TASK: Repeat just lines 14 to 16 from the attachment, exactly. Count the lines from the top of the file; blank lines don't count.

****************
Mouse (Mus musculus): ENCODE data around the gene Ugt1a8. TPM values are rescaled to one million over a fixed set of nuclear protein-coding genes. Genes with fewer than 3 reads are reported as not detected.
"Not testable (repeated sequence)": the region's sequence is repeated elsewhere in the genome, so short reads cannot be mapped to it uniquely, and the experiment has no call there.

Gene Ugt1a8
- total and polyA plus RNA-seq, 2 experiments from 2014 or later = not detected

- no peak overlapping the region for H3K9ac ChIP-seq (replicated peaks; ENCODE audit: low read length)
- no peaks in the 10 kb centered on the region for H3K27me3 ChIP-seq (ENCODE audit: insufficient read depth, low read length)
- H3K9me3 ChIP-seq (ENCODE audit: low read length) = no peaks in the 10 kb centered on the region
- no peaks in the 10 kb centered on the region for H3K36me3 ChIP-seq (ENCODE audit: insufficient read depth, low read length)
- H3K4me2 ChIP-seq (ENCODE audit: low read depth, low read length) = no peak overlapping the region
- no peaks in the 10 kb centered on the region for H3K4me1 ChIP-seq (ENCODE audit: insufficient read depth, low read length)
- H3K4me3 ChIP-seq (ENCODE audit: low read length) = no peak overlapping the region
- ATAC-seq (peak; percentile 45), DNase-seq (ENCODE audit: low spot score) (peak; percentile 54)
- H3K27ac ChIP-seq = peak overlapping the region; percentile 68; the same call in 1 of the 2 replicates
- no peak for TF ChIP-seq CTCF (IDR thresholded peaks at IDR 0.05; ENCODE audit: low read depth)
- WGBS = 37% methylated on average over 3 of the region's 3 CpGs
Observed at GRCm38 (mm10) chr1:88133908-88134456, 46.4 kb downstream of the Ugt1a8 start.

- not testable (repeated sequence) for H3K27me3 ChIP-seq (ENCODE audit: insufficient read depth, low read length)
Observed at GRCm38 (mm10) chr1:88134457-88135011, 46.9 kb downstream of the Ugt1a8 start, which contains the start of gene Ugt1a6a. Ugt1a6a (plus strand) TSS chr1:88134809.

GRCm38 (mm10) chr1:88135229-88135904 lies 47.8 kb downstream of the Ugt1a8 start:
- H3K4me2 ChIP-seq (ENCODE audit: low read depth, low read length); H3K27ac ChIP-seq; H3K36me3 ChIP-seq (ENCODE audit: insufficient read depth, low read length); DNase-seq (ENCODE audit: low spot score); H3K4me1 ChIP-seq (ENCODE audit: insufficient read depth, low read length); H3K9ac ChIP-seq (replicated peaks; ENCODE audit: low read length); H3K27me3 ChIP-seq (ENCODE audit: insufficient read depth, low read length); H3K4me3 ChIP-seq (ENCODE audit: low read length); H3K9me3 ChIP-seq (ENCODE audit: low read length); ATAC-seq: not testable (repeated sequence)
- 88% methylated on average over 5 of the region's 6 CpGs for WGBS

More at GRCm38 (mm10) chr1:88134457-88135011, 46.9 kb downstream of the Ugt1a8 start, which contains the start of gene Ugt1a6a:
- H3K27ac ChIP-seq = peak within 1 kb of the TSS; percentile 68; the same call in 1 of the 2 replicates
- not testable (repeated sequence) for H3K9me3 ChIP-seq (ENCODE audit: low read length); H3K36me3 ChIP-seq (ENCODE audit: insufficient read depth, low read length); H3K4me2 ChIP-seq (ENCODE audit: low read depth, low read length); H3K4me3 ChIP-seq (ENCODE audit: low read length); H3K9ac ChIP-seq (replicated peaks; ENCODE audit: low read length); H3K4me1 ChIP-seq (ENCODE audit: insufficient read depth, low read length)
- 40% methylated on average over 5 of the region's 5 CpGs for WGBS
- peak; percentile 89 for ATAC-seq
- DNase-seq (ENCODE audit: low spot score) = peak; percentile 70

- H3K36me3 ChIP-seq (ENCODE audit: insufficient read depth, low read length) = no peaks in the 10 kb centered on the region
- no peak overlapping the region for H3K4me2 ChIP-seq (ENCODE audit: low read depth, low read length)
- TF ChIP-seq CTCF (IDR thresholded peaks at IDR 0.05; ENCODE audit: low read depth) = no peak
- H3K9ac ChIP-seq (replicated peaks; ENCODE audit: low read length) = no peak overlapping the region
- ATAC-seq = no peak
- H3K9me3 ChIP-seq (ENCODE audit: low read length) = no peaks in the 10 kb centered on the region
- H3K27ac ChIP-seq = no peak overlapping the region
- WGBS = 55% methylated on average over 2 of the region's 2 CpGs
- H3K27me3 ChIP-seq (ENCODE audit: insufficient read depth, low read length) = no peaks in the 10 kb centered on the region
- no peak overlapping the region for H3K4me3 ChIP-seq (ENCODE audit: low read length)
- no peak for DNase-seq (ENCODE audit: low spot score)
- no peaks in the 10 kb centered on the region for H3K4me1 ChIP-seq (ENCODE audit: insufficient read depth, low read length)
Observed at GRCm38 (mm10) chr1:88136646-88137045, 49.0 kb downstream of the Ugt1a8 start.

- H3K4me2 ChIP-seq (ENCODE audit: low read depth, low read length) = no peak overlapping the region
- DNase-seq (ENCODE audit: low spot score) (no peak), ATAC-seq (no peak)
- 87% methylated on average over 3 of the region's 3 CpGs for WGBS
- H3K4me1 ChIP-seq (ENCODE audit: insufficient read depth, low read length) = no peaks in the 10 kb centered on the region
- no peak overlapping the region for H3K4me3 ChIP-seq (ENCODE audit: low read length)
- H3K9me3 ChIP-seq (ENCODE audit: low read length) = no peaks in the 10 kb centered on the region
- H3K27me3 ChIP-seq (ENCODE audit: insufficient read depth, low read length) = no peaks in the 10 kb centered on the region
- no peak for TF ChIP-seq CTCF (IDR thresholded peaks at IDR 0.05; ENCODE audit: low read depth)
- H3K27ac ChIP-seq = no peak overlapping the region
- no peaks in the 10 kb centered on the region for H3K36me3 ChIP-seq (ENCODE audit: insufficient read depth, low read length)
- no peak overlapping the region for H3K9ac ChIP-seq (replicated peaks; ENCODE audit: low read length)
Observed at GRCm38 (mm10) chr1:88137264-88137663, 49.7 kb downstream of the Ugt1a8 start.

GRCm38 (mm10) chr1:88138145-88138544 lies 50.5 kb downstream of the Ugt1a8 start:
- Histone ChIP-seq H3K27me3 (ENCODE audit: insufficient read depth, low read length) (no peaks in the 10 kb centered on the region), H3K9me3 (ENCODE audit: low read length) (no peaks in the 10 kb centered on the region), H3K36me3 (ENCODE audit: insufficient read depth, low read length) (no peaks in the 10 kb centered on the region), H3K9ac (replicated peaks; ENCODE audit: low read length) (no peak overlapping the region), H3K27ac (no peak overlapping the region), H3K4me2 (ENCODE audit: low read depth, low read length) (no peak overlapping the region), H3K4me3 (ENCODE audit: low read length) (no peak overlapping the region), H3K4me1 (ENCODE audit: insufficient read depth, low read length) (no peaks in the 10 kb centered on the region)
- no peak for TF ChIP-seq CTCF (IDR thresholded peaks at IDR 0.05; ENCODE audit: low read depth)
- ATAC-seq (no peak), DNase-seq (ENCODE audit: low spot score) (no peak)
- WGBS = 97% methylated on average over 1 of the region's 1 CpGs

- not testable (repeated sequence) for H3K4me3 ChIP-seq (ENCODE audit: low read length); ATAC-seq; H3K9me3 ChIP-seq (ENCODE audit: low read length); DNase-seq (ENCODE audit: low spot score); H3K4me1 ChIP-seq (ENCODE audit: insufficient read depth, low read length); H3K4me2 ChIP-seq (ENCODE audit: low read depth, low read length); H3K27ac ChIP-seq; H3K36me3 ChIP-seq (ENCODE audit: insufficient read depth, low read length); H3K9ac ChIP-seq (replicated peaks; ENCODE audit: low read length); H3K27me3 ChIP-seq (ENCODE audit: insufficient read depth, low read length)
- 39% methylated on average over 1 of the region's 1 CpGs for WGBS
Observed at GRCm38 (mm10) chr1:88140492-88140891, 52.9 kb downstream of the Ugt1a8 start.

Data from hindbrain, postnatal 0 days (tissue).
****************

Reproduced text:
- no peak for TF ChIP-seq CTCF (IDR thresholded peaks at IDR 0.05; ENCODE audit: low read depth)
- WGBS = 37% methylated on average over 3 of the region's 3 CpGs
Observed at GRCm38 (mm10) chr1:88133908-88134456, 46.4 kb downstream of the Ugt1a8 start.